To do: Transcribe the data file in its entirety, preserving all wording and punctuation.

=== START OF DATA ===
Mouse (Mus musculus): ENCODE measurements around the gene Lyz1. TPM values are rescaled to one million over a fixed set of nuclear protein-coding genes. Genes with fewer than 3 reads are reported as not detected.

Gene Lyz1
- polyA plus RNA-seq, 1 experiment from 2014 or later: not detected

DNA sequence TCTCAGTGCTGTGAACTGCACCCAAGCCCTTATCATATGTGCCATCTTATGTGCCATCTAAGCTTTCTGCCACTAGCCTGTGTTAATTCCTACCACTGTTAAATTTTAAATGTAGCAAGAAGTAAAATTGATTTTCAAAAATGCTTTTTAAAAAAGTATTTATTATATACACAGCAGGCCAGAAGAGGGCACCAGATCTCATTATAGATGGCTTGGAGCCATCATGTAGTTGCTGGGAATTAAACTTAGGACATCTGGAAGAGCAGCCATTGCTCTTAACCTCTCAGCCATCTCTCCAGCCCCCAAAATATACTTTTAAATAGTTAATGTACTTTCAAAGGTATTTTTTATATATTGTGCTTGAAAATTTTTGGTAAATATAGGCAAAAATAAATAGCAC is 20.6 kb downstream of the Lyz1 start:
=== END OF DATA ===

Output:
Mouse (Mus musculus): ENCODE measurements around the gene Lyz1. TPM values are rescaled to one million over a fixed set of nuclear protein-coding genes. Genes with fewer than 3 reads are reported as not detected.

Gene Lyz1
- polyA plus RNA-seq, 1 experiment from 2014 or later: not detected

DNA sequence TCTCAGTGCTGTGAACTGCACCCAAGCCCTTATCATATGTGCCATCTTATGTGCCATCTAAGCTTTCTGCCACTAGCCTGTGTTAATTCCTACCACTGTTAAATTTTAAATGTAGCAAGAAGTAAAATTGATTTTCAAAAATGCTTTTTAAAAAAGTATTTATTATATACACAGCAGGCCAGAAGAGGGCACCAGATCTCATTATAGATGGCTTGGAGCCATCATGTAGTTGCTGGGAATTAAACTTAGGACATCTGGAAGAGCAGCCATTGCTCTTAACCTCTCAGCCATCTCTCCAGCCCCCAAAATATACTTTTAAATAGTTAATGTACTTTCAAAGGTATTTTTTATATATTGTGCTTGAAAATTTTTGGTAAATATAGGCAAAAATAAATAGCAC is 20.6 kb downstream of the Lyz1 start: